What is Common Core?
MEQUON – Sophie, 9, is a true 21st Century kid.
She’s computer saavy, she loves games, and she enjoys going to school.
“I get to play with my friends and learn different things,” Sophie exclaimed.
”She’s a good student. She’s been described as a little bit of a social butterfly. She must get that from her father,” joked Niko, Sophie’s mom.
Niko knows classrooms aren’t what they used to be. Nowadays, a lot has changed when it comes to the way teachers teach and students learn.
“We’ve gotten letters home and everything. They’ve really stressed testing. And how important it is that the schools are tested at the end of the year, and they show that there has definitely been an improvement overall at the end of the year for the school,” Niko explained.
Sophie’s experience isn’t uncommon.
Schools around the country are actively retooling their lesson plans in an effort to make sure kids have the skills they need to excel academically and make it to college.
Those guidelines, established by educators nearly four years ago, are called Common Core State Standards.
‘Common Core’ focuses on two areas: English-language arts and mathematics.
The standards contain a tougher list of requirements than many school districts have ever seen.
Already, 45 states have pledged to take part in the process.
“It’s not a curriculum. It’s not a textbook. It’s not an instructional strategy. It’s just a statement about what a kid needs to know and be able to do,” explained Emilie Amundson, director of Wisconsin’s ‘Common Core State Standards Team.’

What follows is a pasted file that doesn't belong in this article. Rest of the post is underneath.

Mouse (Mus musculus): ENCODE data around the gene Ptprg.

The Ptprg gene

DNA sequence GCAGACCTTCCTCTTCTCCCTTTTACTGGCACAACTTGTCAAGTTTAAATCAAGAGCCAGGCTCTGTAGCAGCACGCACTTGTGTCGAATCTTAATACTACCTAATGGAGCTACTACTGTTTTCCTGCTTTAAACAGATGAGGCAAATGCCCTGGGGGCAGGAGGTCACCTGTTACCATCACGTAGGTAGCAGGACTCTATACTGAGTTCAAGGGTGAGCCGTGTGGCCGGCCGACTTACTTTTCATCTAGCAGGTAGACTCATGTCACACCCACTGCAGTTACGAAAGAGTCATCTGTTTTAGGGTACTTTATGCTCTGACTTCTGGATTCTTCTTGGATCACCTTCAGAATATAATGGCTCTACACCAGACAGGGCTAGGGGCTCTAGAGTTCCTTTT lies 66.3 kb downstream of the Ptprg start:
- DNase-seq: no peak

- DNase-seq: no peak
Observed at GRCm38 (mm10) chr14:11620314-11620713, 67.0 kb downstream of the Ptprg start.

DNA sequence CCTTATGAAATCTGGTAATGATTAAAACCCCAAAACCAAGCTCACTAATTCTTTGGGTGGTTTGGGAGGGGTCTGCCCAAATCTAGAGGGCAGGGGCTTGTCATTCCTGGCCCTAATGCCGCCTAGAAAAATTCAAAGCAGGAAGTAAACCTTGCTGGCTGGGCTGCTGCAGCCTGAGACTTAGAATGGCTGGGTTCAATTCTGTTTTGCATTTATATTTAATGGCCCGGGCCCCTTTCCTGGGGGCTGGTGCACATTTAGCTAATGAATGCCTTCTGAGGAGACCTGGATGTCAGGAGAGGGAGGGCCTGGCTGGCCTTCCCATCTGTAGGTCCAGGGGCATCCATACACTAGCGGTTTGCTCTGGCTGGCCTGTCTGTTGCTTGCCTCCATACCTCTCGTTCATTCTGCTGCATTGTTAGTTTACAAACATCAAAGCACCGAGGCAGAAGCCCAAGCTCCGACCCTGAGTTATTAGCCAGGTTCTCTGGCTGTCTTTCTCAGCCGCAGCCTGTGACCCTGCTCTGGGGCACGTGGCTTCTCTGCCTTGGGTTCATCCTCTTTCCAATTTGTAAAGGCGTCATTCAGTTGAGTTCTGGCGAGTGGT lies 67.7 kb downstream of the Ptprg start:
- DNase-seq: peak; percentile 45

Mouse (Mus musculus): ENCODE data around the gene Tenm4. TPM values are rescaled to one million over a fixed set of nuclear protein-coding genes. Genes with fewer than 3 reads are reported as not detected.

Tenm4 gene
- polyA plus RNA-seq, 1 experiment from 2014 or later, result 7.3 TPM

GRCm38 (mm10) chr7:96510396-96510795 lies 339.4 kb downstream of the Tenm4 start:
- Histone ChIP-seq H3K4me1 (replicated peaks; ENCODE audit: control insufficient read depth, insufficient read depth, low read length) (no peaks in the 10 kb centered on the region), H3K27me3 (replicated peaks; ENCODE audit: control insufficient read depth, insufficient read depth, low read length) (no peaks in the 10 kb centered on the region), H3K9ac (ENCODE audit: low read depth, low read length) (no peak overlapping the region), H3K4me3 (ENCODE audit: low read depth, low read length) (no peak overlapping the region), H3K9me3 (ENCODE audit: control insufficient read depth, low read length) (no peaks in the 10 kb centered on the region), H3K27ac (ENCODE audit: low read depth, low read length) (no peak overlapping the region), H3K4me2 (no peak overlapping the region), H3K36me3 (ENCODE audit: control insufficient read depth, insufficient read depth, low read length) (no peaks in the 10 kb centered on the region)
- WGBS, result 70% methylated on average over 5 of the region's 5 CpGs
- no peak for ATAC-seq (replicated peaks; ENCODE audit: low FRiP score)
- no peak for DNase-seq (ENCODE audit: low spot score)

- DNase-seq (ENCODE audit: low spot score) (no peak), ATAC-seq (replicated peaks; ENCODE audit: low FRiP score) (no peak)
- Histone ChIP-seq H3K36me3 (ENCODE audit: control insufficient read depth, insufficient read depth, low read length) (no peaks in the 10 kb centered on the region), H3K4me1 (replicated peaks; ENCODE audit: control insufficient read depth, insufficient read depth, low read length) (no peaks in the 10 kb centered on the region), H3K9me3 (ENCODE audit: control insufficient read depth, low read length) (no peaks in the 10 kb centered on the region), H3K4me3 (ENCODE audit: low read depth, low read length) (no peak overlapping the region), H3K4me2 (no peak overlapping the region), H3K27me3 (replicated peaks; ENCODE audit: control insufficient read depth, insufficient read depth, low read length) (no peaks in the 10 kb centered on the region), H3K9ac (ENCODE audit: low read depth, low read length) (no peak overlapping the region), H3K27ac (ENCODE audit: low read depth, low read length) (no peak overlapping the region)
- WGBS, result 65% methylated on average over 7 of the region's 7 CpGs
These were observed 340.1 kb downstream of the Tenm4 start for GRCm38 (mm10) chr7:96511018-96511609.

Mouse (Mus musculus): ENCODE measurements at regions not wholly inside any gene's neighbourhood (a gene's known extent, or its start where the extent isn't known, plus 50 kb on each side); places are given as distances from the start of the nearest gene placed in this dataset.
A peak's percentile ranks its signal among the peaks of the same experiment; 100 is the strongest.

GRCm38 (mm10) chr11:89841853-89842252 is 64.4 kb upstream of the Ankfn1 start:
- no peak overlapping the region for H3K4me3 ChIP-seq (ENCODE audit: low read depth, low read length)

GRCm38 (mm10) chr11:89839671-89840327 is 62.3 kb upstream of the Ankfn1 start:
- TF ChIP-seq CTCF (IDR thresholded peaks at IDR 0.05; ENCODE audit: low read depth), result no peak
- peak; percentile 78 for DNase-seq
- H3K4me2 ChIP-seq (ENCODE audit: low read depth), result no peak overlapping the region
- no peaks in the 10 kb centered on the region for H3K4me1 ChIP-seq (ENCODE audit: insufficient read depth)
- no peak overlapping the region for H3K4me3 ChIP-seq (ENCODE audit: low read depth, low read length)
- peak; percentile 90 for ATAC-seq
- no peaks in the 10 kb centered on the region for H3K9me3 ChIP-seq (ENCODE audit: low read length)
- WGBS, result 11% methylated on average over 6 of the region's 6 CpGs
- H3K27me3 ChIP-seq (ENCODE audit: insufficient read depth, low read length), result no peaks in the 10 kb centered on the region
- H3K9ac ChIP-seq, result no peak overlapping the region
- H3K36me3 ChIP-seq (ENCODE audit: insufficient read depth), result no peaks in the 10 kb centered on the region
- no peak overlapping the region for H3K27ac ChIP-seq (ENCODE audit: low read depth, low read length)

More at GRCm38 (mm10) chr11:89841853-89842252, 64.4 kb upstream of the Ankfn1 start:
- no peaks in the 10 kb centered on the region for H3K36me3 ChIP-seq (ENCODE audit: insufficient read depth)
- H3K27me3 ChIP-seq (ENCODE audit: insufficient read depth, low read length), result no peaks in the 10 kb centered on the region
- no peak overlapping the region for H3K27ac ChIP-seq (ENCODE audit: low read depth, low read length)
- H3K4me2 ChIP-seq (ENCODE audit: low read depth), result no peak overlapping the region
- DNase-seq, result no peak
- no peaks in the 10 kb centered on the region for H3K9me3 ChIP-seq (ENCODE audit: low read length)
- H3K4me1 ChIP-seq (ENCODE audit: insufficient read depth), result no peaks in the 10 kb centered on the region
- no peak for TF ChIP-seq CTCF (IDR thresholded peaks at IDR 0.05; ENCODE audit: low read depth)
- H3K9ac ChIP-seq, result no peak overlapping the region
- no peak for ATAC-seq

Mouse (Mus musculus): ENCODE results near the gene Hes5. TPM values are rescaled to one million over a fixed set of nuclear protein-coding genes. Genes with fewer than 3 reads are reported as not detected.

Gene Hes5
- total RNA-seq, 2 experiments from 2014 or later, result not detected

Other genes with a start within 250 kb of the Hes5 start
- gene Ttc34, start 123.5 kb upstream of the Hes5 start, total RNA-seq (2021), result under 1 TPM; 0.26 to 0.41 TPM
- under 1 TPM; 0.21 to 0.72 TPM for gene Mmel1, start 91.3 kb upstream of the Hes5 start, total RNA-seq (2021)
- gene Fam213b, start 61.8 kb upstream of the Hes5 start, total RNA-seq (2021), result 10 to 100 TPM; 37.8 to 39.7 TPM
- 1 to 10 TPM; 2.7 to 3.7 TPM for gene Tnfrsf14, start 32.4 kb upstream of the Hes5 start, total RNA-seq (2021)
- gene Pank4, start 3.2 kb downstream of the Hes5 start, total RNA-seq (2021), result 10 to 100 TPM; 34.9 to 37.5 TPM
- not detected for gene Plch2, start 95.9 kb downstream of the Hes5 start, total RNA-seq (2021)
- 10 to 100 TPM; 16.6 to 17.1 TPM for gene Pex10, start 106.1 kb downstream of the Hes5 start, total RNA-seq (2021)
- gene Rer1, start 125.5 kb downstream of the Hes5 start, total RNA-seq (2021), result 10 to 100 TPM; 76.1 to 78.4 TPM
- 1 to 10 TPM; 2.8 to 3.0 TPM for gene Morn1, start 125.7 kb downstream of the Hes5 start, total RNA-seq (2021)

Amundson is in charge of adapting the standards for Wisconsin classrooms.
Wisconsin started slowly phasing in CCSS in 2010. The full launch is scheduled to take place later this year.
“2014-15 is a huge year because it’s the first year our assessments are aligned to the Common Core State Standards,” Amundson said.
The move toward a nationwide baseline for learning, however, isn’t sitting well with some parents.
Madison-area dad Jeffrey Horn is one of the driving forces behind the group ‘Stop Common Core in Wisconsin,” which boasts thousands of members.
Horn tells TODAY’S TMJ4 he’s concerned educators will be forced to get results instead of educate.
“The kids in Wisconsin are going to become incredibly average,” Horn exclaimed
“[Teachers are] going to put a lot of effort into just teaching to the test, making sure kids do well on a test, regardless of what they actually learn. And that means less time for actually learning.”
Moms and dads are also worried they won’t have a say in how their kids learn.
“Standards are really the last nail in the coffin of putting local control to bed in Wisconsin.”
The Department of Public Instruction claims school districts are allowed to set their own guidelines, though achievement tests and college entrance exams like the ACT will soon be aligned with CCSS.
West Bend’s school district is an early-adopter of the new, tougher standards, but district officials only treat the guidelines as minimum requirements.
“Being ‘state average’ is not something everyone in the state of Wisconsin maps to. They map to be beyond it,” exclaimed superintendent Ted Neitzke.
Neitzke built his system’s curriculum *on top* of the Common Core State Standards.
“[For example], we have algebra by the end of 8th Grade for all of our students. We have highest levels of reading for our 3rd through 5th Graders. And what we’ve been doing is we’ve been tracking that and measuring how our students do and how they perform,” he explained.
So far, so good, according to Neitzke. Though the pressure on teachers and kids to perform on tests is paramount.
“Kindergarten with blocks and trucks is gone. Kindergarten is now reading and writing,” Neitzke said.
“Realistically, are the standards too high? No. Realistically, can every kid adhere to them? No. But it’s not going to stop us from trying.”
In January, Governor Scott Walker announced he’ll work to create a commission to review the work on Wisconsin’s version of the Common Core State Standards. He’d like to see districts go beyond those requirements to place Wisconsin ahead of the pack.
Wisconsin uses the Smarter Balanced Assessment to gauge student performance. We encourage you to take a look for yourself and see how your kids will be tested.